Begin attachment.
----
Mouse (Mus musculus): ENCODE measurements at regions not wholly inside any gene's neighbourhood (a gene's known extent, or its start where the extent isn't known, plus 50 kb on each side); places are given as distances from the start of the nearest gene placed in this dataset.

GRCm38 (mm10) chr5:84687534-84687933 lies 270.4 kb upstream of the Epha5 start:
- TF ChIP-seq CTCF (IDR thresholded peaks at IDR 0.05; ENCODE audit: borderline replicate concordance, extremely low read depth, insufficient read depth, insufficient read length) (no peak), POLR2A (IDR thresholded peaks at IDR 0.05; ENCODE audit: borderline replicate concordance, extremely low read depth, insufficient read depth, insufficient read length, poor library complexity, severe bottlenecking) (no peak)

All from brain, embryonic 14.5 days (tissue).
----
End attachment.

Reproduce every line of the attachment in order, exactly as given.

Mouse (Mus musculus): ENCODE measurements at regions not wholly inside any gene's neighbourhood (a gene's known extent, or its start where the extent isn't known, plus 50 kb on each side); places are given as distances from the start of the nearest gene placed in this dataset.

GRCm38 (mm10) chr5:84687534-84687933 lies 270.4 kb upstream of the Epha5 start:
- TF ChIP-seq CTCF (IDR thresholded peaks at IDR 0.05; ENCODE audit: borderline replicate concordance, extremely low read depth, insufficient read depth, insufficient read length) (no peak), POLR2A (IDR thresholded peaks at IDR 0.05; ENCODE audit: borderline replicate concordance, extremely low read depth, insufficient read depth, insufficient read length, poor library complexity, severe bottlenecking) (no peak)

All from brain, embryonic 14.5 days (tissue).